The Union Public Service Commission (UPSC) headquarters in New Delhi | Photo: Manisha Mondal | ThePrint
The Union Public Service Commission (UPSC) headquarters in New Delhi | Photo: Manisha Mondal | ThePrint
Text Size:

New Delhi: The new Narendra Modi government is all set to formally recruit the nine private sector experts selected by the Union Public Service Commission (UPSC) as lateral entrants to the civil service bureaucracy.

While it is still not clear when exactly the recruits will be formally appointed, one of the nine shortlisted candidates said the appointment is expected to take place around the end of June.

“The approvals and clearances are needed from the PMO and the Appointments Committee. After that, the formal recruitment will happen,” the selected candidate said on the condition of anonymity.

Once they are given their appointment letters, the nine individuals are expected to undergo a three-week training programme conducted by the Indian Institute of Public Administration (IIPA), an official from the Department of Personnel and Training (DoPT) told ThePrint.

“The candidates don’t really need training in the subject, since they are experts in their domains. However, the IIPA will provide them an orientation on the basic functioning of the government,” the official said.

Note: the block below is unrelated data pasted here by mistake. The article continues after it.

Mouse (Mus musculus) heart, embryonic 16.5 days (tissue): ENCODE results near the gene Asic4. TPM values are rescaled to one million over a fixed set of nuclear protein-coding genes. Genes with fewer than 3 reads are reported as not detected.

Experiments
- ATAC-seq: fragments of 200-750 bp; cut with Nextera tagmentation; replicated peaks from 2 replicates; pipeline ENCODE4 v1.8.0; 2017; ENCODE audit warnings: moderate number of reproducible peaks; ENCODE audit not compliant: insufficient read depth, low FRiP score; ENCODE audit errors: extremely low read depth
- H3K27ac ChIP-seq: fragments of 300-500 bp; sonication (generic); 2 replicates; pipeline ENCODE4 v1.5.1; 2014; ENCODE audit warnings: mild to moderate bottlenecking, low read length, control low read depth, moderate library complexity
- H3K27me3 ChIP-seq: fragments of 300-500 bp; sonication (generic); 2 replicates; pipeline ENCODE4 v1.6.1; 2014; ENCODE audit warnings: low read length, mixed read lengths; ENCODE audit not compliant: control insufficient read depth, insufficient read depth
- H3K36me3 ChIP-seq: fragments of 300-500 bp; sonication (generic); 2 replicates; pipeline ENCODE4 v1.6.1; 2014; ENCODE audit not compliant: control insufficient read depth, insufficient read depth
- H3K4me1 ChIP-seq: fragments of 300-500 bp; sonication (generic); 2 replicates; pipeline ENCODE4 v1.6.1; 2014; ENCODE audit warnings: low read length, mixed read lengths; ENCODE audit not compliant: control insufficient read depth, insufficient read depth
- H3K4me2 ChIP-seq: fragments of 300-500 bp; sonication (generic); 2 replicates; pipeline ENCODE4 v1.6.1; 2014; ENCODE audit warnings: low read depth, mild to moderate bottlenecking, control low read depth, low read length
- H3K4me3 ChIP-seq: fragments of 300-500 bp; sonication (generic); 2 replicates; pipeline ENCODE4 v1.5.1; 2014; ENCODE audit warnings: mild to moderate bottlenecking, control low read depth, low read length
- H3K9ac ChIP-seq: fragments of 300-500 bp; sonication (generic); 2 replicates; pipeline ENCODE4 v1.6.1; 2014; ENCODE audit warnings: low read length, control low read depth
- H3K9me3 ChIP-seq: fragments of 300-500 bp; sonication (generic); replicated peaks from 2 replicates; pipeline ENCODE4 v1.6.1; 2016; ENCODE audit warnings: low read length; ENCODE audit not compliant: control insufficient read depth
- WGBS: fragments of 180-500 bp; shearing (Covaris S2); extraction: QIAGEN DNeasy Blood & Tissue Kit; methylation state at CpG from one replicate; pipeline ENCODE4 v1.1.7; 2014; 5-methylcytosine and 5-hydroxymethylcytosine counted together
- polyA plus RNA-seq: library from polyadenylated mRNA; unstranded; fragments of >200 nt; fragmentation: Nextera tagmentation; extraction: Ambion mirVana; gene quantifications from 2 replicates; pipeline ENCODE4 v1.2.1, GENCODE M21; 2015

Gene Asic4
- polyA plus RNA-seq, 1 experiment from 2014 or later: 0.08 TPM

The IIPA is the government wing that provides training to civil servants and personnel.

Why lateral entry was introduced

In a bid to introduce fresh talent in the civil service, as well as to address the shortage of IAS officers, the Modi government in its previous tenure had announced that it would recruit domain experts into 10 central ministries at the rank of joint secretary.

The UPSC subsequently selected nine candidates on the basis of their written applications and interviews, and recommended them to the government in April.

Given the possibility of a government change at the Centre, the fate of the nine selected candidates was uncertain for some time. However, with the NDA coming back to power with an overwhelming majority, the government is already working on the formal appointment and training of these individuals.

Also read: UPSC recruitment has fallen 40% since 2014 while govt struggles to fill IAS-IPS vacancies

Subscribe to our channels on YouTube & Telegram

Why news media is in crisis & How you can fix it

India needs free, fair, non-hyphenated and questioning journalism even more as it faces multiple crises.

But the news media is in a crisis of its own. There have been brutal layoffs and pay-cuts. The best of journalism is shrinking, yielding to crude prime-time spectacle.

ThePrint has the finest young reporters, columnists and editors working for it. Sustaining journalism of this quality needs smart and thinking people like you to pay for it. Whether you live in India or overseas, you can do it here.

Support Our Journalism



Comments are closed.